My view on this is possibly irrelevant as the thread seems 100% concerned with dinghy sailing.Another posssible way of getting afloat is to go along with a friendly keelboat sailor. The club I belong to has a scheme called "meandering". One morning a week those wishing to go for a sail, both boat owners and non boat owners, meet at the club, skippers say how many they can take and crews are formed. We then sail to an anchorage , chosen taking into account the weather and tidal conditions, we raft up for a social lunch, and then sail back. New friendships are made and the world put to rights. I am an octogenarian but am lucky enough to still have and sail my own 35' cruiser, I have taken many others out, everyone has something to offer even if its doing the washing up! It seems the secret may be to find or form a group, more hands make light work.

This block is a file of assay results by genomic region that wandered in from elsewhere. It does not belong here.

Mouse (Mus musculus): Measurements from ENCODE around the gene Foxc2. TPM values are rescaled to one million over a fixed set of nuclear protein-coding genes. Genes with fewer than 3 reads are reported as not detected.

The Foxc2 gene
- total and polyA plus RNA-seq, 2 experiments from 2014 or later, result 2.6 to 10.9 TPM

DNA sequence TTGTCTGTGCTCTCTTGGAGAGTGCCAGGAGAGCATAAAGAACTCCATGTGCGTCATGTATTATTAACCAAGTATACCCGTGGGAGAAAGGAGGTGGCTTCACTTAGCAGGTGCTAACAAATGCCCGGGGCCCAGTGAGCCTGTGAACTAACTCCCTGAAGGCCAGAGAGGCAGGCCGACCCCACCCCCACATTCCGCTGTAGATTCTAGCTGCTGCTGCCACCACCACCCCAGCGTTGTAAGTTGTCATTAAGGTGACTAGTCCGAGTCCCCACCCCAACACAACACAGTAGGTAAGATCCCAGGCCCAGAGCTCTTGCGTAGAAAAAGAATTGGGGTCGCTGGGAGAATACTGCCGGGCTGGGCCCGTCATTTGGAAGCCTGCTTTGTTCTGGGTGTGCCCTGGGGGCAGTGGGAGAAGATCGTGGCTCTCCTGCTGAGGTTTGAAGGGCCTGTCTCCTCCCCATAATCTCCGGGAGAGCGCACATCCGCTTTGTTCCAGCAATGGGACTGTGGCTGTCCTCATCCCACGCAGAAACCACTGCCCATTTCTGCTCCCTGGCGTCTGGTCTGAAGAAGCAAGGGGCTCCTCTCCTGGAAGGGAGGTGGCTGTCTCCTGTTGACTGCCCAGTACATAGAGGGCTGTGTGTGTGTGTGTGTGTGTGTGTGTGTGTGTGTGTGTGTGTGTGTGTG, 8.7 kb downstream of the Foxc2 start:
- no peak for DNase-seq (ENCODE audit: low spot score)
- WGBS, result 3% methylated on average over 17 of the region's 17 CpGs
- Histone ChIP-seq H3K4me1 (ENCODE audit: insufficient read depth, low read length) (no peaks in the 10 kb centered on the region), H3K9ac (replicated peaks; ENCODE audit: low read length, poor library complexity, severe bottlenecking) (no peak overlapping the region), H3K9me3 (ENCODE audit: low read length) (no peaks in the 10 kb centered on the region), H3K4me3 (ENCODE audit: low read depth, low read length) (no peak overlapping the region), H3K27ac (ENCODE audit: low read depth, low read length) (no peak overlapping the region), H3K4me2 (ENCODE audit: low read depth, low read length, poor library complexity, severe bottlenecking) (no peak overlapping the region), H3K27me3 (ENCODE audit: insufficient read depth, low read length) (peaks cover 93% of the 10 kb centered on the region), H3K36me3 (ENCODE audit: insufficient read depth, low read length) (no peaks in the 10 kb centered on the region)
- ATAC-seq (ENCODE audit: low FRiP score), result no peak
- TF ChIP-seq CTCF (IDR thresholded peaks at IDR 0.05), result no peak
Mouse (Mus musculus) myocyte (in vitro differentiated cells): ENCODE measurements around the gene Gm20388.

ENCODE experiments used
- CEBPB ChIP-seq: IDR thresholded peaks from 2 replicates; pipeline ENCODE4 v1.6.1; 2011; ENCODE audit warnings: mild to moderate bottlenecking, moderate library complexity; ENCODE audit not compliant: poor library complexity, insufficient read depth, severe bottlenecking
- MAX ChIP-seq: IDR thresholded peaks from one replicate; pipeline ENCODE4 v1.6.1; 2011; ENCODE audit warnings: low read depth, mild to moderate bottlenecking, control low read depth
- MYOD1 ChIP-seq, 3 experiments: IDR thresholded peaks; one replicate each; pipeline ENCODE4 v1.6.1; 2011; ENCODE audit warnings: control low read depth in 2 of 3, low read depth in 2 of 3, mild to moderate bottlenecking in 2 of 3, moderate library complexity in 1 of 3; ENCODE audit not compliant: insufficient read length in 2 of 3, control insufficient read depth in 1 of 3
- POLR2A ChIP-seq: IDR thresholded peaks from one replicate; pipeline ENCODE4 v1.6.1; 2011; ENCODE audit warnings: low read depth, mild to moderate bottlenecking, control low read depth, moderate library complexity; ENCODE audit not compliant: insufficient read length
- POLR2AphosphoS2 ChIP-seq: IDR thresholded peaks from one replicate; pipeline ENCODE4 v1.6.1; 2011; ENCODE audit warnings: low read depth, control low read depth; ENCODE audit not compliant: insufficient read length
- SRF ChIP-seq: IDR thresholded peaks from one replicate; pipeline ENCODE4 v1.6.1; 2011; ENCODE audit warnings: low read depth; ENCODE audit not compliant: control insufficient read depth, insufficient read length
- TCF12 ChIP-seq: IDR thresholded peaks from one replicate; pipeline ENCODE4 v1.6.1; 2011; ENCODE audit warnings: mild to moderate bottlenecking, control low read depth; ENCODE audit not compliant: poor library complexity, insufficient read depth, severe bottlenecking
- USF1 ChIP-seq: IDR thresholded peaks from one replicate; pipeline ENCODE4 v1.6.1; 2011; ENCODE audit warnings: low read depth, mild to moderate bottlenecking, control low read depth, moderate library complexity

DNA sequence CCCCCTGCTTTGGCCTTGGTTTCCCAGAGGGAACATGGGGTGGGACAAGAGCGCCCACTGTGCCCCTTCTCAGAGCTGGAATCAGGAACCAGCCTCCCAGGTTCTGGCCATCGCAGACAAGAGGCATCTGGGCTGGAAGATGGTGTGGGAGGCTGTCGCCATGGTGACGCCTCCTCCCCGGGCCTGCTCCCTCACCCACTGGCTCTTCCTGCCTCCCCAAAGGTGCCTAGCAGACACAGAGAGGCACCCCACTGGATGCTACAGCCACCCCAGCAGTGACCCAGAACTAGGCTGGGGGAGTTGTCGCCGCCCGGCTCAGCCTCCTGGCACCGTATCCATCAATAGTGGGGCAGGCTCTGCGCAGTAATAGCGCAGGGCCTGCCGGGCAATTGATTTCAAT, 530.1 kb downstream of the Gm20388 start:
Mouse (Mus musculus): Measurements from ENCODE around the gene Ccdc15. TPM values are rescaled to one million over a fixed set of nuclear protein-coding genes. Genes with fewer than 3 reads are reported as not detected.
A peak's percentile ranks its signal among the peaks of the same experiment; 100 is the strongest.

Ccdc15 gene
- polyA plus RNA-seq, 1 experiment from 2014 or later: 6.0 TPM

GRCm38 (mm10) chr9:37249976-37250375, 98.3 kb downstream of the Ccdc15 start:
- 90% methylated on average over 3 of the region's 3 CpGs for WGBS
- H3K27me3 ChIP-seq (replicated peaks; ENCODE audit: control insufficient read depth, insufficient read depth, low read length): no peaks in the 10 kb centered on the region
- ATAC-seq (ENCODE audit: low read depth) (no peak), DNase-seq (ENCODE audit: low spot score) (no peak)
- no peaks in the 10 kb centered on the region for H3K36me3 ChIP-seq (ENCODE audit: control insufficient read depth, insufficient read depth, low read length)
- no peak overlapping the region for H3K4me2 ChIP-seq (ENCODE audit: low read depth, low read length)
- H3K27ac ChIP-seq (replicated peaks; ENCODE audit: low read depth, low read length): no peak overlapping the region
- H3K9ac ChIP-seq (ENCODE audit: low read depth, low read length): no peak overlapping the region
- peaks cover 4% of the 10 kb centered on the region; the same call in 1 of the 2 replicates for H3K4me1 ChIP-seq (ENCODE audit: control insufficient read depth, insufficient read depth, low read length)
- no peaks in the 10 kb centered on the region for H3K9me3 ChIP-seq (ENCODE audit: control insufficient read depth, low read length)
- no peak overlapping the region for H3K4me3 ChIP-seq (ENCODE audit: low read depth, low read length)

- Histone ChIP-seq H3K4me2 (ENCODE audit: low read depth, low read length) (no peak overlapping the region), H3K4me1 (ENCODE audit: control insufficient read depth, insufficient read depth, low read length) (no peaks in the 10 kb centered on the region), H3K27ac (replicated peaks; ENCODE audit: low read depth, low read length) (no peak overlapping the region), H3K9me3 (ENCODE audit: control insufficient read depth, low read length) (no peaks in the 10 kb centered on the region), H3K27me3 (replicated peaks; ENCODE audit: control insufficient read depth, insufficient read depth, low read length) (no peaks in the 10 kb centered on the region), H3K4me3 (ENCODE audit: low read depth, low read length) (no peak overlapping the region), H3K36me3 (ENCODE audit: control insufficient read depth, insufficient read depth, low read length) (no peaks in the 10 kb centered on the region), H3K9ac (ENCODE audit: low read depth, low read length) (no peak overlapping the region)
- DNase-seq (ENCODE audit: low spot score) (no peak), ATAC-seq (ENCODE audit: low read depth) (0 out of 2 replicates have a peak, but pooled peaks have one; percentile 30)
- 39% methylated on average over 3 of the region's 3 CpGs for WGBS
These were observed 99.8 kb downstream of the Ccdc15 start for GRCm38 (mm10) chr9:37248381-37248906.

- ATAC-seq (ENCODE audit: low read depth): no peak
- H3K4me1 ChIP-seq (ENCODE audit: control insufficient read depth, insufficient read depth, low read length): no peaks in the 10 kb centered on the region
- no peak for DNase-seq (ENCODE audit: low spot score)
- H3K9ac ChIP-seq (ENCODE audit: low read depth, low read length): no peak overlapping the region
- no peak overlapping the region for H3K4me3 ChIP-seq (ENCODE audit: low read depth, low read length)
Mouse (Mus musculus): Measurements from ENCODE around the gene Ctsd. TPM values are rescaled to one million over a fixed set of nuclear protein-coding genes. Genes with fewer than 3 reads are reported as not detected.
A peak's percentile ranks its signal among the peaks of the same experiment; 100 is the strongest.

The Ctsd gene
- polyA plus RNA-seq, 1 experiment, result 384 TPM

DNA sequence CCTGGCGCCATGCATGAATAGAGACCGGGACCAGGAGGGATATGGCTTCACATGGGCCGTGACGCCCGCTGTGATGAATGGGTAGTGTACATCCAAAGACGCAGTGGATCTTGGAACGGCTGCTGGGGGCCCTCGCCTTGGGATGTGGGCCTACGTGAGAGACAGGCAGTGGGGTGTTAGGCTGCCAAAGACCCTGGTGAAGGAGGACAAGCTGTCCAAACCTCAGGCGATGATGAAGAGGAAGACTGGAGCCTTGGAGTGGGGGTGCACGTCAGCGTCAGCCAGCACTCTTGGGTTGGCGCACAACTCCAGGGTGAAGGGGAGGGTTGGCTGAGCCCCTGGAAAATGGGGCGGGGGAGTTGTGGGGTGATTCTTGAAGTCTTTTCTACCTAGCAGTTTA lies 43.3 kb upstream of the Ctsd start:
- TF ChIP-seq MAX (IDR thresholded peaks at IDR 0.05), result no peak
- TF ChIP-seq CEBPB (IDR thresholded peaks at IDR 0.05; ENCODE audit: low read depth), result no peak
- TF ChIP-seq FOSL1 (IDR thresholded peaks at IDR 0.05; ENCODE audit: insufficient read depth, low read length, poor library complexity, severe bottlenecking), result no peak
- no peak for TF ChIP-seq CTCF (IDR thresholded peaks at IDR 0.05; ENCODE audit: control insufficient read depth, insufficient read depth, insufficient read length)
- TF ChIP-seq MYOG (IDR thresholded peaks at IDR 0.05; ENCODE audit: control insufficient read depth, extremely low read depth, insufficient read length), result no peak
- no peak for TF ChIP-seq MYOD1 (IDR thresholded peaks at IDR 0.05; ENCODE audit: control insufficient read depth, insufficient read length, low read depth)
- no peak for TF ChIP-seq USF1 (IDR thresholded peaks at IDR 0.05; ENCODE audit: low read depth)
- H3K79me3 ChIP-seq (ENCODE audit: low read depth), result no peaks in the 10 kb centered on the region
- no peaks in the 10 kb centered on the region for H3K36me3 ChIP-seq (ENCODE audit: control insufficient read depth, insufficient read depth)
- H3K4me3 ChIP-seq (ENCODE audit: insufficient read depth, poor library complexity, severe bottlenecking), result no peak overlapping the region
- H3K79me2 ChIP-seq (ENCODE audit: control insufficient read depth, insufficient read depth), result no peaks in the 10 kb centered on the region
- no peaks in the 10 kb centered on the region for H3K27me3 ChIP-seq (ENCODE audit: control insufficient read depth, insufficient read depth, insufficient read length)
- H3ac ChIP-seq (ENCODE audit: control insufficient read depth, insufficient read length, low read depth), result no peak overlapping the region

12. #82
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    Default Re: Designs for old codgers

    I'm with you, Jeremy.

  13. #83
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    Default Re: Designs for old codgers

    Exploration of any and all ways to get old codger sailing is good. A pal uses his 40'er to take people out every week from the Town Sailing Club.

    Good that so far we have strong ideas and concepts on micro-multis, light monos, SOT's, club launches, crewing on potters.

    Brian

  14. #84
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    Default Re: Designs for old codgers